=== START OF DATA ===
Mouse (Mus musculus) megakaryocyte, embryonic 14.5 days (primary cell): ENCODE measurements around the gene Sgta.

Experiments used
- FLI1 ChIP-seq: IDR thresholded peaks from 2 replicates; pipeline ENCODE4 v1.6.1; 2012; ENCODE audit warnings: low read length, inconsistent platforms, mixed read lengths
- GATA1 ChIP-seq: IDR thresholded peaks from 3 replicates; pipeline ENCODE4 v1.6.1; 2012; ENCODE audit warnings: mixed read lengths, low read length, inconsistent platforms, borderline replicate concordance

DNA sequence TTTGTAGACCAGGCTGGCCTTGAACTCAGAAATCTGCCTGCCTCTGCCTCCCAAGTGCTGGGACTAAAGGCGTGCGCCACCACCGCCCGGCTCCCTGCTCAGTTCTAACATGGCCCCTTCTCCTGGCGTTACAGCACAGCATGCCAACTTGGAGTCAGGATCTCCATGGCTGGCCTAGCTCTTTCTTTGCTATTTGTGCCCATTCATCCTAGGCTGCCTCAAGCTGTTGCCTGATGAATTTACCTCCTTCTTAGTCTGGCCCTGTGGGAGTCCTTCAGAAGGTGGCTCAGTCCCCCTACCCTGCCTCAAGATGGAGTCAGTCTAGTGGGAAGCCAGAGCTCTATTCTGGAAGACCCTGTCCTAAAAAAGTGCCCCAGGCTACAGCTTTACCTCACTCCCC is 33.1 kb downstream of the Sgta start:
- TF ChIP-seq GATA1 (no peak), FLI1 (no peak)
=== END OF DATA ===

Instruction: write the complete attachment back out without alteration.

Mouse (Mus musculus) megakaryocyte, embryonic 14.5 days (primary cell): ENCODE measurements around the gene Sgta.

Experiments used
- FLI1 ChIP-seq: IDR thresholded peaks from 2 replicates; pipeline ENCODE4 v1.6.1; 2012; ENCODE audit warnings: low read length, inconsistent platforms, mixed read lengths
- GATA1 ChIP-seq: IDR thresholded peaks from 3 replicates; pipeline ENCODE4 v1.6.1; 2012; ENCODE audit warnings: mixed read lengths, low read length, inconsistent platforms, borderline replicate concordance

DNA sequence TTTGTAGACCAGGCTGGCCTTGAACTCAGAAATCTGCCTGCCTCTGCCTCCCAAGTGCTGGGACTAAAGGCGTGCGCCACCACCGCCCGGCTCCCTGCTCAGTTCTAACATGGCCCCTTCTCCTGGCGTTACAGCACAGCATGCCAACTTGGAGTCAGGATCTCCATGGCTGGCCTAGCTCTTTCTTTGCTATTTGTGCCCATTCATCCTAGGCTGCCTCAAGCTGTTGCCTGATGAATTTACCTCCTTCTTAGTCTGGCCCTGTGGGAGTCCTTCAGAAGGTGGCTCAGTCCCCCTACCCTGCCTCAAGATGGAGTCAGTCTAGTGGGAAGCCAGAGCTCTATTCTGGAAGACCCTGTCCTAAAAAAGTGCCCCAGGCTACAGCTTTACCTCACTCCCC is 33.1 kb downstream of the Sgta start:
- TF ChIP-seq GATA1 (no peak), FLI1 (no peak)